By Andrew Gibson, Ph.D.,
author “ Got An Angry Kid? Parenting Spike-A Seriously Difficult Child”
On the web at DrAGibson.com
Ten year old Spike is out-of-control. To live with him is to yell. Spike brings out the yelling in everyone, especially in his family. They just can’t control themselves. He’s outrageous and, therefore, the center of attention. So everyone yells. Funny thing; he isn’t the least bit upset by the commotion. It reminds him that he’s boss.
“I’M NOT PUTTING UP WITH THIS ONE SECOND LONGER!” Spike’s folks yell.
Spike’s folks yell when they get worked up. They think he‘ll care. He doesn’t. They sometimes threaten to call the cops but the cops aren’t going to do anything. Spike knows it. Spike has pushed his parents beyond their ability to cope. It’s easy to do: Swear at them a few times, disrespect them in public, beat up his little sister; get thrown off the bus; that sort of thing. The only weapon they have is yelling. It’s a pathetic weapon. Yelling gives the illusion of strength, power, and determination. But Spike knows his parents have none of these. Nobody knows us better than our kids. Yelling produces nothing but a headache. So why do it? Frustration.
“It isn’t my fault, I was frustrated.” Mom says?” He just makes me so mad!”
Meaning what? I’m weak? Is that the message Mom wants to send? She broadcasts that she’s vulnerable, easily manipulated and frazzled. She shouldn’t. It’s a bad idea. Spike will show no remorse about wrapping weakness around her neck. Surrendering to frustration is a mistake.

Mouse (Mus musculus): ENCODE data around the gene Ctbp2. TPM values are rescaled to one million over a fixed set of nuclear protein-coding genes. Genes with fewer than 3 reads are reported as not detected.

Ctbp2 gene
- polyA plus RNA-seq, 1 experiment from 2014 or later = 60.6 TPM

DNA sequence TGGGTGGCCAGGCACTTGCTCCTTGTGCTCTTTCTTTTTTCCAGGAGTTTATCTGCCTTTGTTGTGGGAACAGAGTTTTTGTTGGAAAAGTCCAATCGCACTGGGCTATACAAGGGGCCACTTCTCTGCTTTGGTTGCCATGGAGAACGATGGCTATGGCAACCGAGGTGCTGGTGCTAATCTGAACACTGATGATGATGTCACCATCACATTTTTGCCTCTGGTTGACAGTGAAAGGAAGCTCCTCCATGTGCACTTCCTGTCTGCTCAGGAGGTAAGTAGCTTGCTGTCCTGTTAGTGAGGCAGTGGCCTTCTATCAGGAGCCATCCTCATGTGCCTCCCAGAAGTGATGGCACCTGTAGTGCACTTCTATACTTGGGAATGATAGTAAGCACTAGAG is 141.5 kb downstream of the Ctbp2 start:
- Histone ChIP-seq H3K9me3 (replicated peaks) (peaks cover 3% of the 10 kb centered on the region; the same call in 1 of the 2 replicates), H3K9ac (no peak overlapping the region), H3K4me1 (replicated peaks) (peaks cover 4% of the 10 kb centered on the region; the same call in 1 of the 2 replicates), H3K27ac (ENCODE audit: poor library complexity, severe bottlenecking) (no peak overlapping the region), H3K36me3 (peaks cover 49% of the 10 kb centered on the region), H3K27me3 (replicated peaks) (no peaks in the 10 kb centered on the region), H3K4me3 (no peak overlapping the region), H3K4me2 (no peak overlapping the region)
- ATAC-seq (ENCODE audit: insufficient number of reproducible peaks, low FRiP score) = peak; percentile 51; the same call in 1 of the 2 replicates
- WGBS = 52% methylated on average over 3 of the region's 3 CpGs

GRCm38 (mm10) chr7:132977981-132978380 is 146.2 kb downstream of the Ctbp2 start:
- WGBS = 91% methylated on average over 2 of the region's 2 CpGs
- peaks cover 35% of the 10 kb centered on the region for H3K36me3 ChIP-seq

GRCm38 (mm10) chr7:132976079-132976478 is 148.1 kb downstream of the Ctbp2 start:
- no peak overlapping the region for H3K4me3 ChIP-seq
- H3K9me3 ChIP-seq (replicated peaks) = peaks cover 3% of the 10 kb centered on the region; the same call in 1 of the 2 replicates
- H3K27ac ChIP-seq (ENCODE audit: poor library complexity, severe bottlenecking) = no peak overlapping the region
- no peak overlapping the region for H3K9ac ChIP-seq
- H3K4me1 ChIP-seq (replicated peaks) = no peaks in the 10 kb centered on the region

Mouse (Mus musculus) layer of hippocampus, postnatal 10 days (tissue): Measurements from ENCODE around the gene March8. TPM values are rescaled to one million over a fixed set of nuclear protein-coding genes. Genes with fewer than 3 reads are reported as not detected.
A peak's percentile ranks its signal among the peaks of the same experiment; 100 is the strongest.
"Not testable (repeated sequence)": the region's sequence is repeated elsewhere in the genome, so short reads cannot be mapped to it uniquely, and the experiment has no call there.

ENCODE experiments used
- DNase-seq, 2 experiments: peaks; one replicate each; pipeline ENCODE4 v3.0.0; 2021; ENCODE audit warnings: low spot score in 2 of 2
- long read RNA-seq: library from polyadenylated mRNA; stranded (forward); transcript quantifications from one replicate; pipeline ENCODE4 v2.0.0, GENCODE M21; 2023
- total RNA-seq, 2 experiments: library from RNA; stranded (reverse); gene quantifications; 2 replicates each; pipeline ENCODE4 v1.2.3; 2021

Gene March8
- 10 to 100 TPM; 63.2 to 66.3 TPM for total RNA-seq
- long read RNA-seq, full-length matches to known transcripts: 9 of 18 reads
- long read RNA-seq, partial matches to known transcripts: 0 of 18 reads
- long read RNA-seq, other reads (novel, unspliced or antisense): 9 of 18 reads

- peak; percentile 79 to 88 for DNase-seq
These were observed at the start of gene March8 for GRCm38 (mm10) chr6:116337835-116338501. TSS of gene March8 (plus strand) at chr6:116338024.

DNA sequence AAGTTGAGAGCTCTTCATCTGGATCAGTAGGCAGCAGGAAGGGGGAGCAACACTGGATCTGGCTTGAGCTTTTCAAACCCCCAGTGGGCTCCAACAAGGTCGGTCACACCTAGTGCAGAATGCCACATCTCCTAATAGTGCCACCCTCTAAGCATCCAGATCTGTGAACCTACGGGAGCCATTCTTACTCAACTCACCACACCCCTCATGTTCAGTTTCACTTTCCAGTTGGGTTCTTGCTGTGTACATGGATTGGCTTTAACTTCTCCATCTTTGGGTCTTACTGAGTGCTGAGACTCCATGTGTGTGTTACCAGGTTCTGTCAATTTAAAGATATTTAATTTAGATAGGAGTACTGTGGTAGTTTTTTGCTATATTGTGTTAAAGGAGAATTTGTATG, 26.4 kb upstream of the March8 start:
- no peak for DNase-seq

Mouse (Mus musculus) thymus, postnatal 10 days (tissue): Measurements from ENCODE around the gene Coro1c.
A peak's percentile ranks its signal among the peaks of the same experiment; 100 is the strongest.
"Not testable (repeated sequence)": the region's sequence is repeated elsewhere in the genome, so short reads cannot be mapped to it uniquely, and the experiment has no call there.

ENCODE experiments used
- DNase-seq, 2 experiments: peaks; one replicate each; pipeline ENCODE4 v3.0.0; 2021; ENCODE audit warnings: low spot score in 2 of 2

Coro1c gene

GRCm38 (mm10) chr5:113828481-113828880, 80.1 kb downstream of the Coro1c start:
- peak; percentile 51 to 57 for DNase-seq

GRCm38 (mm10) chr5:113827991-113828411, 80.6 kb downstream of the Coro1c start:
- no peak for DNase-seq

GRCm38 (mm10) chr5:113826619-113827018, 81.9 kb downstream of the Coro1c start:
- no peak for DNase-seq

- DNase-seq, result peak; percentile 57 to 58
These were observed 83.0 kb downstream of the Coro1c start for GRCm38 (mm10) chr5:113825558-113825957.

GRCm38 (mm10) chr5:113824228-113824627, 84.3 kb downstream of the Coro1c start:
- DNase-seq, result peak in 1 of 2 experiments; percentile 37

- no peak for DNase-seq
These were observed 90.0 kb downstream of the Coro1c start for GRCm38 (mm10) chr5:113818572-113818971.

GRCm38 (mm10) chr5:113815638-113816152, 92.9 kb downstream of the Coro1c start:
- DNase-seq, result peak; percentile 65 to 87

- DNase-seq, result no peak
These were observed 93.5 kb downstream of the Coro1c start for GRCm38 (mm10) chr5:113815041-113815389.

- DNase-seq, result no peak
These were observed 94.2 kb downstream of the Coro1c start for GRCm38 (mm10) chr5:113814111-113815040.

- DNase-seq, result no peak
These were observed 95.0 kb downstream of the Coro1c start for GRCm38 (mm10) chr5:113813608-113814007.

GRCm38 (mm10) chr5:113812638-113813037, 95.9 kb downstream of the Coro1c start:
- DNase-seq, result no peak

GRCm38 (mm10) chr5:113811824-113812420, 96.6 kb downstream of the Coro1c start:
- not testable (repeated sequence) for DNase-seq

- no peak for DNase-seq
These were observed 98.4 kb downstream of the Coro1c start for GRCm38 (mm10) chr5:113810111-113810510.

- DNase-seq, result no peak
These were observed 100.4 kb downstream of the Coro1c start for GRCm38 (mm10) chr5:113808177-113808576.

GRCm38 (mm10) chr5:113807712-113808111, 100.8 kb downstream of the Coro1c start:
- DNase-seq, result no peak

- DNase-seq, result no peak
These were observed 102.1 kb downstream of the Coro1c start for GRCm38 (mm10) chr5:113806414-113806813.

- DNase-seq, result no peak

Mom needs to project strength. It’s is a hard when you are at your wits end. It is challenging and requires discipline but it can be done. What does she do? Simple: Stop yelling. Stop it cold turkey. Keep her voice so low it can’t be heard in the next room. Ever. But Mom says,
“ Aren’t I supposed to do something?”
Only if it is effective. If it isn’t, stop it. Whoever told Mom she needs to ‘do something’ never had a Spike. Nothing short of a fire should get her voice raised. If Spike is outdoors and it is supper time, she needs a whistle. If he is upstairs, she either walks up stairs and delivers a calm message or forgets it. Is this effort? You bet. Does it work? Beautifully. And, yes, it throws all the effort to produce change onto the shoulders of the rattled parent but remember the old adage,
“If you want something done well, do it yourself.“
It’s true. It takes a few weeks of this new strategy but it isn’t long before Mom notices that the household is calmer. Mom has an optimism that she hasn’t had before. Her family is following her for a change, not Spike.
About The Author
Dr. Andrew Gibson was born in Detroit at the close of WWII. He grew up in the midst of farming country in central Michigan. Both parents were teachers. He keeps a picture of his childhood companion, Wags, to this day (you had to see the tail to appreciate the name). After discharge from the Navy after the Viet Name war, he graduated with a BA and MA from San Diego State University and earned his Ph. D from the University of Connecticut. He has taught at Portland State University, n Portland Oregon, at the University of Maine, Presque Isle and at SUNY New Paltz. He resides in Eastern Connecticut, with his wife of 41 years, where he conducts a private practice in parenting seriously difficult children. His book “Got An Angry Kid? Parenting Spike-A Seriously Difficult Child’ is the first of a series examining seriously difficult children at various age and emotional disturbance levels. He invites you to find him on the web at DrAGibson.com.